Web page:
Lidl wheelie-bin looting was on an unprecedented scale, say gardaí

Hoax calls made on Saturday night to see how Garda would respond

Locals in Tallaght share their views on the looting and damage to the Lidl supermarket roof. Video: Ronan McGreevy

 

The Garda was called in to deal with a second wave of disturbances in Tallaght, in southwest Dublin, at the weekend, after looting and vandalism there on Friday.

Stations received hoax calls about incidents in the Fortunestown Way and Jobstown areas on Saturday night, and when officers went to investigate, stolen four-by-fours were raced through snow to provoke a response. After some initial pursuits, gardaí decided not to react.

“We believe they were checking our response times, and checking to see how many people we had in the area,” said one source. “But we contained it, and we were very well prepared to respond if it had escalated any further.”

The Garda public-order unit, or riot squad, was on standby but was not needed. Its members stayed at nearby hotels, to respond quickly if necessary.

Lidl looting

The previous day, looting at the Lidl on Fortunestown Lane had sharply escalated. A mechanical digger was used to damage the supermarket’s roof and walls so that a safe could be taken out of a cash room. The Garda says some looters brought wheelie bins into the store to fill with goods. “It was looting like we haven’t seen before. They knew they were safe, because for a long time we couldn’t get to them,” said one officer.

A Centra store near Jobstown was also looted, and at least eight cars were set on fire. In other incidents, construction vehicles were stolen from building sites in the area. Some of them were used to carry around groups of people who were drinking alcohol and throwing snowballs at houses.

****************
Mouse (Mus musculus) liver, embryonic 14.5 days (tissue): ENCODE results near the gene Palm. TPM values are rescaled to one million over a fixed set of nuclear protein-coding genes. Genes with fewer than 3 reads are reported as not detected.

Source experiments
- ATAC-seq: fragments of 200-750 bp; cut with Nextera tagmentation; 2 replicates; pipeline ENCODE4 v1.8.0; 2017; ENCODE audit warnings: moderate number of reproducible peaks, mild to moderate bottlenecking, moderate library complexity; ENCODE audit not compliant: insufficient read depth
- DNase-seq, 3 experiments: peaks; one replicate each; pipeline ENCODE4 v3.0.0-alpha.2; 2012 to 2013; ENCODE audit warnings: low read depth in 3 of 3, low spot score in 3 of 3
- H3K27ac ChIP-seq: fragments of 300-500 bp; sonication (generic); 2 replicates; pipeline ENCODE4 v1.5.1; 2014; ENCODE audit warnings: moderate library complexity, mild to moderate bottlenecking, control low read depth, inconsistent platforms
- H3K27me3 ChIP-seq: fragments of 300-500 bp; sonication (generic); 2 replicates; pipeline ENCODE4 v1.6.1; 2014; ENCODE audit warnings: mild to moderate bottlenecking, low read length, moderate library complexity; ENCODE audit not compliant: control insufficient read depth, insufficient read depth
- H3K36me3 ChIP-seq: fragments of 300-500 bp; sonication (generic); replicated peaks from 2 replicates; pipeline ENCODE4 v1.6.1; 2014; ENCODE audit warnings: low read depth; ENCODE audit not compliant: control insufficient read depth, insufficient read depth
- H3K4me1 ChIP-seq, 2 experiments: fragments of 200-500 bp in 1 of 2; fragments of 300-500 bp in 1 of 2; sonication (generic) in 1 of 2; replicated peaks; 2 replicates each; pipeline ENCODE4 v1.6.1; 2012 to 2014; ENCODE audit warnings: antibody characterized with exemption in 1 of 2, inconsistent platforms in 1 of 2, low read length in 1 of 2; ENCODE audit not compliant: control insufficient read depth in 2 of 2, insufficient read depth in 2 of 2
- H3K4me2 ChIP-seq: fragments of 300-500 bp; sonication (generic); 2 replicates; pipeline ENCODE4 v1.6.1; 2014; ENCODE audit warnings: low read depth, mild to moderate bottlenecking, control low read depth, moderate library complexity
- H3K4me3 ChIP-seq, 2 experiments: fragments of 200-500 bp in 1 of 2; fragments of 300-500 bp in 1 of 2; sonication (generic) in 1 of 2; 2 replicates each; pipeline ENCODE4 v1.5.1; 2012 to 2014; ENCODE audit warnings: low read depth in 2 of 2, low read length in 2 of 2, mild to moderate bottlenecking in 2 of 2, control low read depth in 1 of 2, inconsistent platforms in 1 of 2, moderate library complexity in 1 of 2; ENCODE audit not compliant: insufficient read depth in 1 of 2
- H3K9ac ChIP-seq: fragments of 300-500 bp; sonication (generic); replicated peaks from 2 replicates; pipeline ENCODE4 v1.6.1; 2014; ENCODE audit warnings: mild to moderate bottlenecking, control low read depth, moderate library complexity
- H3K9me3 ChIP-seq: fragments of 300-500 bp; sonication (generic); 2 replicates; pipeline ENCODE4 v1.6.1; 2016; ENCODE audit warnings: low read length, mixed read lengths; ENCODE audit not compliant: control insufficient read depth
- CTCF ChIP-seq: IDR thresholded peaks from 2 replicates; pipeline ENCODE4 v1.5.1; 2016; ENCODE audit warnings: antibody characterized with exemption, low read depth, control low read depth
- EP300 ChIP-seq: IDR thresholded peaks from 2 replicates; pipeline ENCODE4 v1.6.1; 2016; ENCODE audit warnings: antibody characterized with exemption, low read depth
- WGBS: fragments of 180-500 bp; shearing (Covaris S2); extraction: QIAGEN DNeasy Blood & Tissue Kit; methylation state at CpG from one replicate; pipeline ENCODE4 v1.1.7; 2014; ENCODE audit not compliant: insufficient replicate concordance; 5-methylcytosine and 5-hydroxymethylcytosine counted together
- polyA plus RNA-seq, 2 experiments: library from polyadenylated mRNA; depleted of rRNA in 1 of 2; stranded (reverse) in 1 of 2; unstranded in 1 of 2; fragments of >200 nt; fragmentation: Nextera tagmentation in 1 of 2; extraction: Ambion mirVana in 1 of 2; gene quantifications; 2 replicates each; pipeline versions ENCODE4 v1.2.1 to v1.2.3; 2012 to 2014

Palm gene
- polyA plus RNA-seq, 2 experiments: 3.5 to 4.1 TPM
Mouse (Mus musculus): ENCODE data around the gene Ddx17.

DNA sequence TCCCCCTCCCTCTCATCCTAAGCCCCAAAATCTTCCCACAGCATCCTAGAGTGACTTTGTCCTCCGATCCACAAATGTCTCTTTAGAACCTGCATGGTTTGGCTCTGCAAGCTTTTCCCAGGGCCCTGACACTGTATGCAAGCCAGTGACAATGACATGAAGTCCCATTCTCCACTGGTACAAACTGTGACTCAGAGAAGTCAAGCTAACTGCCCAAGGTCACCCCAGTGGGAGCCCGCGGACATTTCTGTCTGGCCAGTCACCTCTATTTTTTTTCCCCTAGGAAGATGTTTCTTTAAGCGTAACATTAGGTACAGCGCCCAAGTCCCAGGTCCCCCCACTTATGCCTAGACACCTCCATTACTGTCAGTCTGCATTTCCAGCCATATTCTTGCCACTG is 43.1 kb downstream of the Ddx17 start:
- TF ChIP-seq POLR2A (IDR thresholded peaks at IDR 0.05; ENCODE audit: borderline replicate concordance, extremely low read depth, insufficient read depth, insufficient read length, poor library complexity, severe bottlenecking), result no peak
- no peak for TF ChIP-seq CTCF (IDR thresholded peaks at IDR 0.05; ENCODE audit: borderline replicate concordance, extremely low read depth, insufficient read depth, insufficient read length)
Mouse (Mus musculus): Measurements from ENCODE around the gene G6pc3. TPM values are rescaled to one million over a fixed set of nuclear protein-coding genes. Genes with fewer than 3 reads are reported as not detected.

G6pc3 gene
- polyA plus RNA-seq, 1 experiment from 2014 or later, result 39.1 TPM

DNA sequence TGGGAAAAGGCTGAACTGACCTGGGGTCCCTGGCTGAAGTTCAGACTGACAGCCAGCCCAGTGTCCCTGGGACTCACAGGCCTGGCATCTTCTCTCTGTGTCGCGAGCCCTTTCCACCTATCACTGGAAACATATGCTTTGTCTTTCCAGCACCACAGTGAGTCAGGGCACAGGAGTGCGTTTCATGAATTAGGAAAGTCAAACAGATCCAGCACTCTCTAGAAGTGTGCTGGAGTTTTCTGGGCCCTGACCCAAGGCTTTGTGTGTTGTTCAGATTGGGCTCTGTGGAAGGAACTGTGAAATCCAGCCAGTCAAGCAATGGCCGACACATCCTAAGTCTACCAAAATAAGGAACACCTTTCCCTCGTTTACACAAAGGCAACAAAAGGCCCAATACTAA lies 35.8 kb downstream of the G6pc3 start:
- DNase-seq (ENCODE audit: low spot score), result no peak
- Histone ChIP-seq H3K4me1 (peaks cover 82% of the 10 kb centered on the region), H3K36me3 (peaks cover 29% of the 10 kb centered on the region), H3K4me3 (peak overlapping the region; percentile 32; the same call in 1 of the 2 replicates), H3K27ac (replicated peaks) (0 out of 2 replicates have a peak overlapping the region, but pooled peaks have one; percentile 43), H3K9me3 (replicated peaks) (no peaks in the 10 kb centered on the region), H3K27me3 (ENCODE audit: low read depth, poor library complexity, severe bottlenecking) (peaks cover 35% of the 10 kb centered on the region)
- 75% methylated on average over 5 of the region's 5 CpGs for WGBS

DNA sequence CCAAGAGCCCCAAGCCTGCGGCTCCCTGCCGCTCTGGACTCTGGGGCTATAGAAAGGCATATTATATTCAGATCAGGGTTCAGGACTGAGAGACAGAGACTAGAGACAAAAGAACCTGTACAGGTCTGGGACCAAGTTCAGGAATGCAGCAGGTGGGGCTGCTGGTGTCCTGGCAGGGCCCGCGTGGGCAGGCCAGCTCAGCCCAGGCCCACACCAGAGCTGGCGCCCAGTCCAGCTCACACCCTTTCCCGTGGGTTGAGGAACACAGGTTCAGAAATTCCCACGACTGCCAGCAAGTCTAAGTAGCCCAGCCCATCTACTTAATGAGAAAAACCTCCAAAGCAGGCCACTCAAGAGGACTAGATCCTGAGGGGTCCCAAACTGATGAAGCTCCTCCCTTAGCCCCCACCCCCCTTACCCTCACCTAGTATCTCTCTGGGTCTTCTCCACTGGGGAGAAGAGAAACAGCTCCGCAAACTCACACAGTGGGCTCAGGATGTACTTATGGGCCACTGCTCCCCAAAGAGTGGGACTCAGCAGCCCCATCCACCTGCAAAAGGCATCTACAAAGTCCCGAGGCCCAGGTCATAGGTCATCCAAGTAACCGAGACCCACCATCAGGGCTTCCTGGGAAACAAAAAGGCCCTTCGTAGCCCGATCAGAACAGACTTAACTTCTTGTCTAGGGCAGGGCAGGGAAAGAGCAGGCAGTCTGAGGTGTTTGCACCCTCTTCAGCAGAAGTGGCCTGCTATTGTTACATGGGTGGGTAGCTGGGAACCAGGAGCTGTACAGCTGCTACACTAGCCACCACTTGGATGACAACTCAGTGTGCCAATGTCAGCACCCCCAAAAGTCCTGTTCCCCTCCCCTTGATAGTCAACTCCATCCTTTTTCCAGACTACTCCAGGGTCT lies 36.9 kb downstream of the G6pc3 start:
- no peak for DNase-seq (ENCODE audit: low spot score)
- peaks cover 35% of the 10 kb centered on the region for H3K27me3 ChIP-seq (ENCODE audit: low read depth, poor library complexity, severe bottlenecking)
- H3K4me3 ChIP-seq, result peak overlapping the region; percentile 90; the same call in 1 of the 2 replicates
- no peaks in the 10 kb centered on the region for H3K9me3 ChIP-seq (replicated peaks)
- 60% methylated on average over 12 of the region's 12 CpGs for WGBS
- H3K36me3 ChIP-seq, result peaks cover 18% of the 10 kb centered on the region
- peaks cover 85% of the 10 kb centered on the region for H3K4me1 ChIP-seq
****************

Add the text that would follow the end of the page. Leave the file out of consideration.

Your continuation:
Burnt-out car: at least eight vehicles were set alight after the Lidl looting. Photograph: Stephen Collins/Collins
Burnt-out car: at least eight vehicles were set alight after the Lidl looting. Photograph: Stephen Collins/Collins

Garda numbers were depleted because the snow stopped many officers from getting to work. Those who could report for duty worked for 24 hours. At times, because several crime scenes had to be secured, only about 10 to 15 gardaí were available to respond to the unrest.

The Garda received the first calls about the Lidl store around 4.30pm. All roads into the site were blocked, in some cases by 3m snowdrifts. As the first gardaí tried to get to the supermarket on foot they came across the looting at the Centra, where a group of people had used power tools to cut through the shutters of the closed shop. Three people were arrested.

Sources said families with young children were living in apartments above the store. As gardaí feared the looters might burn the shop down, all available officers were deployed to secure the store and ensure the safety of the residents above.

Hot-wired digger

That meant the looting at Lidl continued for several hours before gardaí arrived. Officers believe their initial inability to reach the area emboldened some of the thieves. The mechanical digger, which had been hot-wired, and its immobiliser bypassed, at a local building site, was used to knock down parts of the supermarket and then take out a big safe that contained about €60,000. The thieves were unable to break into it, however.

When gardaí armed with batons and pepper spray got close to the Lidl on foot, after having to leave their four-by-fours in the snow, they were outnumbered by a group of people who threw missiles at them. A snowplough was then able to clear a path to the supermarket, followed by an Army truck carrying gardaí and by Garda four-by-fours. At about 2.30am the Garda took the safe away, after using one of the stolen construction vehicles to move it.

Chief Supt Kevin Gralton told The Irish Times that his investigators were prepared for a lengthy criminal inquiry. “We certainly intend to tackle this activity in Tallaght in recent days, and others of criminality in the area,” he said. “West Tallaght will also be receiving an increase in community policing, and the local communities will see proactive enforcement.”

The Garda, which has begun gathering CCTV footage and social-media images, expects to make numerous arrests.